Once again, with emphasis: Why resume games and events if the people in uniform — players, coaches, officials — aren’t safe?
“I think 2020 has been practically lost,’’ said tennis icon Rafael Nadal, speaking for many athletes. “I’m hopeful of being able to start next year. Sadly, I’m not going to lie to you, the feeling is that we are losing a year of our lives.’’
“I am worried like the rest of the world,’’ NBA star C.J. McCollum told Yahoo Sports. “You have to think at some point when there are drastic measures that need to be taken, `Is it really worth it?’ It’s either safe or not.’’
Yet the stench of self-interest continues to share the air with zillions of coronavirus particles. Don’t confuse the cautious reopening of businesses — or even attempts to re-establish the PGA Tour, the ultimate solo sport — with the ill-devised concept of team sports returning while defying physical distancing mandates and mass-gatherings bans. Leagues and broadcast networks would like to play ball as soon as this summer while people continue to die in large numbers, maybe right next door. And if you dare to oppose the resumption of games, well, you must be a negative nabob or germophobic dweeb who hates sports, as I’ve been called.
In the rush to resume — Major League Baseball wishful-inching toward a July 4 start, the NFL releasing its schedule and expecting a September start with fans in the stands, the NBA clinging to a pipedream within a quarantined Walt Disney World and Las Vegas casino hotel — it’s inhumane to be planning games, even on television with empty seats, until every commissioner, pushy owner and sneaky operative with a political or financial agenda can state the following without flunking a lie-detector test: Sports Bubbles will not be petri dishes for contagion.
They might hope for the best, but hoping is not knowing when it comes to the pandemic. I shouldn’t have to issue updates: the death count hasn’t slowed, with the virus killing nearly 300,000 worldwide and 80,000-plus in the U.S.; at least 1,000 Americans have died and 25,000 have been infected each day since early April; and the U.S. leads the world with almost 1.4 million cases. But Big Sports continues to shrug and wear blinders, dedicated to ignoring the blight in the interest of money. It’s one thing to resume sports after 9/11, or during wartime when the battles are overseas. But this virus is a ghostly, unsolvable evil that has locked us all in a toxic grip, capable of striking anyone at any time despite inane views that it afflicts only the elderly and the poor. Sports, with or without spectators, is just asking for a mass breakout. This is no time to come off as greedy and arrogant in a nation overwhelmed by two horrors: Covid-19 and rampant unemployment. The leagues can curry the favor of politicians and doctors who downplay the health risks, yet isn’t that a blatant disregard for life, especially if they use tests still lacking in some hospitals and laboratories? And if sports leaders do hoard resources like White, do they realize how many tests would have to be regularly administered? How difficult and maddening it would be just to stage one nine-inning ballgame or 60-minute football game?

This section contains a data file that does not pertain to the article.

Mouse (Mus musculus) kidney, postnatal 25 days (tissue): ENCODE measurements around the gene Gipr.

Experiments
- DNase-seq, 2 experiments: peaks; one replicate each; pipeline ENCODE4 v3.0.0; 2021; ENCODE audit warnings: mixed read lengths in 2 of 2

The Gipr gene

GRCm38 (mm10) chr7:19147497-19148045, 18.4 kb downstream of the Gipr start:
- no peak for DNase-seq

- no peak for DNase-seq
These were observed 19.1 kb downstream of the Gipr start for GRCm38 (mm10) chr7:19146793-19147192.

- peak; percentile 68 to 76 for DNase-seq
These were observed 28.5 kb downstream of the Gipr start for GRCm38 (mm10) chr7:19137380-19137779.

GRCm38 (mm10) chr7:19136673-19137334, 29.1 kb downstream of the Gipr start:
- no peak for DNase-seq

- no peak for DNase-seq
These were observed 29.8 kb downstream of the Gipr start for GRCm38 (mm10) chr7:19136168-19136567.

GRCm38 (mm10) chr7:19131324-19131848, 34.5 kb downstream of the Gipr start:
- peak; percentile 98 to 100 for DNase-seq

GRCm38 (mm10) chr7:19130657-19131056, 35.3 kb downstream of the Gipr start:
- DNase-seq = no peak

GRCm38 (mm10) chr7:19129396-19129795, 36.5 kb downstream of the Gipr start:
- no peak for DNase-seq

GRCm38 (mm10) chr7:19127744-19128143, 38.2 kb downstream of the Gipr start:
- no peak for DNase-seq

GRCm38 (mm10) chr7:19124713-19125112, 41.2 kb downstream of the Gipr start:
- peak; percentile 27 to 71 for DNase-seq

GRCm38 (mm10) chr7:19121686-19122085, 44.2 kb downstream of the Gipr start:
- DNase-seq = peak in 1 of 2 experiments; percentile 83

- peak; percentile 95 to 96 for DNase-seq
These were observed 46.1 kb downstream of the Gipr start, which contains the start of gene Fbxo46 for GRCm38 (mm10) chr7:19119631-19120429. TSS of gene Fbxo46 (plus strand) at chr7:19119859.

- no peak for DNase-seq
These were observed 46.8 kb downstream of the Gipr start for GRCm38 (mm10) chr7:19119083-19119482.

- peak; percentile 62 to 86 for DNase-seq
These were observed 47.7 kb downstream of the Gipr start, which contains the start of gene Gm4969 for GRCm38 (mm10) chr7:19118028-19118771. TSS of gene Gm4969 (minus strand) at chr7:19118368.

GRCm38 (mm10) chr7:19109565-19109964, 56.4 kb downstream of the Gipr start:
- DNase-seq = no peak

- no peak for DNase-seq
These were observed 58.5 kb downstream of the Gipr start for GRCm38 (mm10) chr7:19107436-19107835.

Is anyone out there thinking? Not MLB commissioner Rob Manfred, who is proposing a season of 80 games or so in geographical pods, with expanded playoffs, while asking players to take pay cuts — and assume health risks. This reeks of a typical attempt by owners to paint players as bad guys in a brewing labor dispute, and right now, no one is in the mood for mud-slinging between billionaires and millionaires. Shame on the owners for not pausing their selfish desires and waiting for credible medical answers, assuming any are coming.